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House Speaker Mike Johnson holds press conference with Trump


DONALD TRUMP: He's doing a really good job under very tough circumstances.


Former President Donald Trump's assessment of House Speaker Mike Johnson. They appeared together at Trump's Mar-a-Lago resort in Florida yesterday after a tough week of Republican infighting in the Capitol. NPR congressional correspondent Barbara Sprunt joins us now from Capitol Hill. Barbara, thanks for being with us.

BARBARA SPRUNT, BYLINE: Good morning. Thanks for having me.

SIMON: Johnson and Trump, side by side, Mar-a-Lago - sends the message that they're in sync. Are they?

SPRUNT: Well, I think the proof will be in the pudding on that one there. It's a little too early to tell if this is going to do what I suspect Johnson hopes it will, which is to boost support among his conference and remind folks that he has a relationship with Trump. Remember, long before he was speaker, Johnson supported Trump through both impeachments and authored a legal defense challenging the 2020 election results on his behalf.

I think Johnson is painfully aware of how much influence Trump has over House Republicans. Just this week, the former president took to social media to call on House Republicans to tank the Foreign Intelligence Surveillance Act. Trump says it was used against him during his first campaign, and over a dozen members voted to block a reauthorization of a key part of that law. And this was all over Johnson's objections.

It's just another example of how tough a job Johnson has. He has a very narrow majority with big divisions. One member told me this week that Jesus himself couldn't manage this conference. Some of Johnson's loudest critics are also major allies of Trump. You know, take Georgia Congresswoman Marjorie Taylor Greene. She's a staunch Trump ally. They speak regularly. Trump refers to her as a friend. And she's also the Republican member behind the effort to oust Johnson as speaker. Trump was asked about this yesterday.


TRUMP: It's not an easy situation for any speaker. I think he's doing a very good job. He's doing about as good as you're going to do. And I'm sure that Marjorie understands that. She's a very good friend of mine, and I know she has a lot of respect for the speaker.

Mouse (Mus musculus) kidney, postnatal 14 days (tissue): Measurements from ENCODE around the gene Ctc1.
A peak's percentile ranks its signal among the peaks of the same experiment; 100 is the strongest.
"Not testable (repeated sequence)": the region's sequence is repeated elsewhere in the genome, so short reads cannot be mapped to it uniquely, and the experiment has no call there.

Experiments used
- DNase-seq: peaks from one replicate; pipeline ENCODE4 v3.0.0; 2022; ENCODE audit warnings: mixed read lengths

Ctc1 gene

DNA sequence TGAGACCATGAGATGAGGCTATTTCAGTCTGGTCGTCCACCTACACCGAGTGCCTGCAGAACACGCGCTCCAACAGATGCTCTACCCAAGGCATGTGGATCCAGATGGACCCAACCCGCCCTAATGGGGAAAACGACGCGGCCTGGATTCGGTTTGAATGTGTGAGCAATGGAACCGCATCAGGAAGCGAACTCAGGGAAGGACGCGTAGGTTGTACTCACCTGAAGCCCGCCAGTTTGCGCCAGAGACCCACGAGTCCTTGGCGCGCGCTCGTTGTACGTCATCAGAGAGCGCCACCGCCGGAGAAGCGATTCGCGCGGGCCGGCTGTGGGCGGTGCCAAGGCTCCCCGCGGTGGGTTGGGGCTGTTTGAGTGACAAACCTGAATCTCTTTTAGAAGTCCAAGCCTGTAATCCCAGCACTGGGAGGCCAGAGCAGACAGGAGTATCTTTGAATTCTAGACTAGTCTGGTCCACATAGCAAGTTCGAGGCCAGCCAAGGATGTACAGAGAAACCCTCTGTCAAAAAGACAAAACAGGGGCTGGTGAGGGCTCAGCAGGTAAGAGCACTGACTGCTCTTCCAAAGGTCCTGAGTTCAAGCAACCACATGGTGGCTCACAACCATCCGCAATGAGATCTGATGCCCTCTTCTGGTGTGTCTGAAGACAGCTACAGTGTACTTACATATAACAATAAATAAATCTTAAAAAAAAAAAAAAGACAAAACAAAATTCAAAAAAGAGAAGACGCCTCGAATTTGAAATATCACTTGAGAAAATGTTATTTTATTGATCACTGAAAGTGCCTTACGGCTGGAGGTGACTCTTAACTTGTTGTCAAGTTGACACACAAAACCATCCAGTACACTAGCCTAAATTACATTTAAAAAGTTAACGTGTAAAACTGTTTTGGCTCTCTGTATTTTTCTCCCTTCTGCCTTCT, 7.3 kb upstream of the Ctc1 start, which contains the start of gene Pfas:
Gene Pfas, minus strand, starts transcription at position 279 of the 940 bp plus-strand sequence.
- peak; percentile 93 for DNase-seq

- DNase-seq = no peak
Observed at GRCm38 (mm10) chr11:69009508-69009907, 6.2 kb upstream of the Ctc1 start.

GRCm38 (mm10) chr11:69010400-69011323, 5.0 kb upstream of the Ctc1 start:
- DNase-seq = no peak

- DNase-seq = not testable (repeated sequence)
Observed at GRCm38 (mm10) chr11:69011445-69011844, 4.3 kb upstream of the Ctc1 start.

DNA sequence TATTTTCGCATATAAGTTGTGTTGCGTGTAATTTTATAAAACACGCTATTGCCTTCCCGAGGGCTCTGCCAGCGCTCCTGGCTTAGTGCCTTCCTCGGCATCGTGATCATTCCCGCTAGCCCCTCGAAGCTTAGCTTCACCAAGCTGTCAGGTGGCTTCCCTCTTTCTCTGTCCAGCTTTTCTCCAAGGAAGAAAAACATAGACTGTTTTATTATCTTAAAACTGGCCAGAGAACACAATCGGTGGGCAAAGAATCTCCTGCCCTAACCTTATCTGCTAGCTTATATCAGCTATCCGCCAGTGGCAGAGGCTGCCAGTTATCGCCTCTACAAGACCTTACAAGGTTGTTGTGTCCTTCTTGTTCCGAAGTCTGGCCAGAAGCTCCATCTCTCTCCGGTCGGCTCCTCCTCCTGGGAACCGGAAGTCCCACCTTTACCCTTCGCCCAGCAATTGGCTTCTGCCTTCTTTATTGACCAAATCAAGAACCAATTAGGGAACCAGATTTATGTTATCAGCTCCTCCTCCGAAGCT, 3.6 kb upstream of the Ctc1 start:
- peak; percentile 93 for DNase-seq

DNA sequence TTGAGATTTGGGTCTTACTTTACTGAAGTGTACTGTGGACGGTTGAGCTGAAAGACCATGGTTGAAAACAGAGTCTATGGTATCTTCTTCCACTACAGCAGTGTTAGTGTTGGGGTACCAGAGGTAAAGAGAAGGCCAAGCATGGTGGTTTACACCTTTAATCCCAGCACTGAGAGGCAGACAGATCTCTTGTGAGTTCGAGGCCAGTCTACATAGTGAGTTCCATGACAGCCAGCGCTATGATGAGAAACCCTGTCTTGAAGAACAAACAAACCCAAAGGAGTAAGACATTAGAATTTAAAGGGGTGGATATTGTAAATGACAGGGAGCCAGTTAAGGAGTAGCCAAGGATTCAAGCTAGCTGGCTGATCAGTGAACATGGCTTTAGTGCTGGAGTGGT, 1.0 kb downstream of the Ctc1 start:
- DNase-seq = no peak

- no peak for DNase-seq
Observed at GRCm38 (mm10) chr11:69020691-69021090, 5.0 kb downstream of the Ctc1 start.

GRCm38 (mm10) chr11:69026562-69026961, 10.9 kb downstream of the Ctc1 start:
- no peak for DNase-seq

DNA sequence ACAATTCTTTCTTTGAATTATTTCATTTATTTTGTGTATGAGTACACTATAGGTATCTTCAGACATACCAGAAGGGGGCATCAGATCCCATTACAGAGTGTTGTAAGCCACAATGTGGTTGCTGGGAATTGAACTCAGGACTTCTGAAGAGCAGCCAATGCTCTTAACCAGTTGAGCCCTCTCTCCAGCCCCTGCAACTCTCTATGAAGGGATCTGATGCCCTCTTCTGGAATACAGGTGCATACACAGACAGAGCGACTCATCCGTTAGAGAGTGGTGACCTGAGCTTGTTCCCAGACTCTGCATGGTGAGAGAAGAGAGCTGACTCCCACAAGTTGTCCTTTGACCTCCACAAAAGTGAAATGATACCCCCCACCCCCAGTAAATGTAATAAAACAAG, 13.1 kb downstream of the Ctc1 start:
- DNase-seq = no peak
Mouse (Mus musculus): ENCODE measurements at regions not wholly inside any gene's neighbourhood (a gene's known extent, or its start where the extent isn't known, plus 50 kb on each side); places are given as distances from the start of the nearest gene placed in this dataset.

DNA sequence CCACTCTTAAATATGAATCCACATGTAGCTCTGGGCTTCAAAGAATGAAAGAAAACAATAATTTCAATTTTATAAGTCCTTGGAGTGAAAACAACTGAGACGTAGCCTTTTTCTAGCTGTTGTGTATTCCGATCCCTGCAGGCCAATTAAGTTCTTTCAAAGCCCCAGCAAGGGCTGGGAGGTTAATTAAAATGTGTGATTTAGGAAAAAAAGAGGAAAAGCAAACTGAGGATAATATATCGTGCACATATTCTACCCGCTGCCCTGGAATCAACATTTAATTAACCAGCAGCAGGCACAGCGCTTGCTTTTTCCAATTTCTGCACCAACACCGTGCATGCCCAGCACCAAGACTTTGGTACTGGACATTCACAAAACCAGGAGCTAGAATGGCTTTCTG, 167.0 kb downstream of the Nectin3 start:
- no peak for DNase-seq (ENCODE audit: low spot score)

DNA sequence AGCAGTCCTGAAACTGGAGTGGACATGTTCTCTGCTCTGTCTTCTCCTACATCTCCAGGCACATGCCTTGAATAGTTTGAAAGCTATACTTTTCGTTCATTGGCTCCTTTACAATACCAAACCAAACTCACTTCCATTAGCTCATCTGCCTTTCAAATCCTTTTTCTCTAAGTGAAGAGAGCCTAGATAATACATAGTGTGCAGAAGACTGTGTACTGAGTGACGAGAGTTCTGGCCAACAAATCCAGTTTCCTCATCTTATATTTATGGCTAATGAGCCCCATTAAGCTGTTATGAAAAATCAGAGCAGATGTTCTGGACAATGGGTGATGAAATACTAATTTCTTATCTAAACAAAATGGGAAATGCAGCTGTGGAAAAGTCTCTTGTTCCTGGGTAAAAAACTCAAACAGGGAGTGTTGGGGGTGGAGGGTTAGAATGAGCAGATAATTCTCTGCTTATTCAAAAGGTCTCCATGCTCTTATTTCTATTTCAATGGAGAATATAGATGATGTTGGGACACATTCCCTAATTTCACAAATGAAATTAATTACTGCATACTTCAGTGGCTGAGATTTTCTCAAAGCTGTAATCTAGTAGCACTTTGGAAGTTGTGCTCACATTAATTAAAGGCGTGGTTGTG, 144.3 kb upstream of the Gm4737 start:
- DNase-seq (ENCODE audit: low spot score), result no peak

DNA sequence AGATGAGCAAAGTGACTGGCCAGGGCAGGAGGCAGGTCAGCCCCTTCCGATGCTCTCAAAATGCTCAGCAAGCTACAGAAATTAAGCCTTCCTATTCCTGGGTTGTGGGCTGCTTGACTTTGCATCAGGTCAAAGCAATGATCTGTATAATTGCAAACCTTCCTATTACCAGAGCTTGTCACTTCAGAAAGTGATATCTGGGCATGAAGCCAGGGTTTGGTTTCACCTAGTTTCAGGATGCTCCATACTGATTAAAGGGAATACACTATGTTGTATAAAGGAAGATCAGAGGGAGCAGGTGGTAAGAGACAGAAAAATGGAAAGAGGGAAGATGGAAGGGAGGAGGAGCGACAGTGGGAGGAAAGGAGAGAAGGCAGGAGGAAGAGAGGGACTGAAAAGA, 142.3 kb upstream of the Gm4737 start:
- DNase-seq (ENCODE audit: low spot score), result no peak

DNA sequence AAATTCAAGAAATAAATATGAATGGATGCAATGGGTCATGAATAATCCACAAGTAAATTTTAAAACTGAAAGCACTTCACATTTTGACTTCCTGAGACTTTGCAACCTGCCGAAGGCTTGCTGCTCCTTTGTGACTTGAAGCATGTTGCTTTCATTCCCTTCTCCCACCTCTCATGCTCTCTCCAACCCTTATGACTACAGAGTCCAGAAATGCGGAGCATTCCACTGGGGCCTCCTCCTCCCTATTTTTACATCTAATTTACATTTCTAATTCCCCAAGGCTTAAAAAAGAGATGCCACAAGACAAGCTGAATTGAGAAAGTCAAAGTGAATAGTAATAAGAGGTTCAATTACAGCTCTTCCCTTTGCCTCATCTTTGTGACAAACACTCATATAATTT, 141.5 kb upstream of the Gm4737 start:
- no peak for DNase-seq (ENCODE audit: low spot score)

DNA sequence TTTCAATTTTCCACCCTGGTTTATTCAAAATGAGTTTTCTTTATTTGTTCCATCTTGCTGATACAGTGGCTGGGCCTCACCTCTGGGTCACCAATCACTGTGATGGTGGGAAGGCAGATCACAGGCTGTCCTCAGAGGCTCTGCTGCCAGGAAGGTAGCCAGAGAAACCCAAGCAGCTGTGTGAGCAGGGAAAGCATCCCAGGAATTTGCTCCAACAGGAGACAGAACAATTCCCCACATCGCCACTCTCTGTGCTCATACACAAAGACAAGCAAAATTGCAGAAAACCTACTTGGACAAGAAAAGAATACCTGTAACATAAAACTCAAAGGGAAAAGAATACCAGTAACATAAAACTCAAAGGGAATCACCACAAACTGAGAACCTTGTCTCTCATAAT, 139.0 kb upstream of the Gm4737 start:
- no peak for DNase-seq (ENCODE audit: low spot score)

SIMON: So that's a kind of endorsement that Speaker Johnson gets from appearing with Donald Trump. I got to ask, what's in it for Donald Trump?

SPRUNT: There's a couple things there. One, voting integrity - election integrity, as Trump calls it - it's one of his signature issues. Having the speaker stand alongside him to talk about this proposed bill, which would have a variety of election integrity - so to speak - measures in it, it doesn't have a political future, but it does send a message. And Trump stands to gain if the House can be a little less chaotic. It's an election year, and there's a sense that the more the House is mired in these speakership fights and can't advance legislation, the more Democrats are able to say to voters, look at this House, it's in chaos. Why would you want to keep Republicans in the majority.

SIMON: Barbara, any implications you discerned in this meeting for the major bits of legislation that Speaker Johnson has coming up in the next few weeks - aid for Israel, aid for Ukraine?

SPRUNT: Well, I spoke to Republican members this week here on the Hill, and they are agitating to vote on things like aid for Israel, aid for Ukraine. Ukraine is an issue, though, where there's also big divisions. Trump has historically opposed efforts for a Ukrainian aid package, although yesterday he did say he was, quote, "looking at aid in the form of a loan" with Johnson. Johnson has tried to make the case in a recent Christian Broadcasting Network interview that aid would actually help Trump politically if he were to win reelection, because he'd be in a better position in his mind to help broker a peace agreement.

And Greene, who I mentioned still has that motion to vacate in her pocket, has previously suggested that if Johnson does come forward with a Ukrainian aid package, she may trigger the vote to oust him as speaker. But then again, that was before Trump came out yesterday and said he thinks it's unfortunate that people bring up these moves to get rid of Johnson. So whether she's tempered at all by Trump's comments, you know, remains to be seen.

SIMON: NPR congressional correspondent Barbara Sprunt. Thanks so much.

SPRUNT: Thank you.

(SOUNDBITE OF THOM YORKE SONG, "HARROWDOWN HILL") Transcript provided by NPR, Copyright NPR.

NPR transcripts are created on a rush deadline by an NPR contractor. This text may not be in its final form and may be updated or revised in the future. Accuracy and availability may vary. The authoritative record of NPR’s programming is the audio record.

Scott Simon is one of America's most admired writers and broadcasters. He is the host of Weekend Edition Saturday and is one of the hosts of NPR's morning news podcast Up First. He has reported from all fifty states, five continents, and ten wars, from El Salvador to Sarajevo to Afghanistan and Iraq. His books have chronicled character and characters, in war and peace, sports and art, tragedy and comedy.
Barbara Sprunt is a producer on NPR's Washington desk, where she reports and produces breaking news and feature political content. She formerly produced the NPR Politics Podcast and got her start in radio at as an intern on NPR's Weekend All Things Considered and Tell Me More with Michel Martin. She is an alumnus of the Paul Miller Reporting Fellowship at the National Press Foundation. She is a graduate of American University in Washington, D.C., and a Pennsylvania native.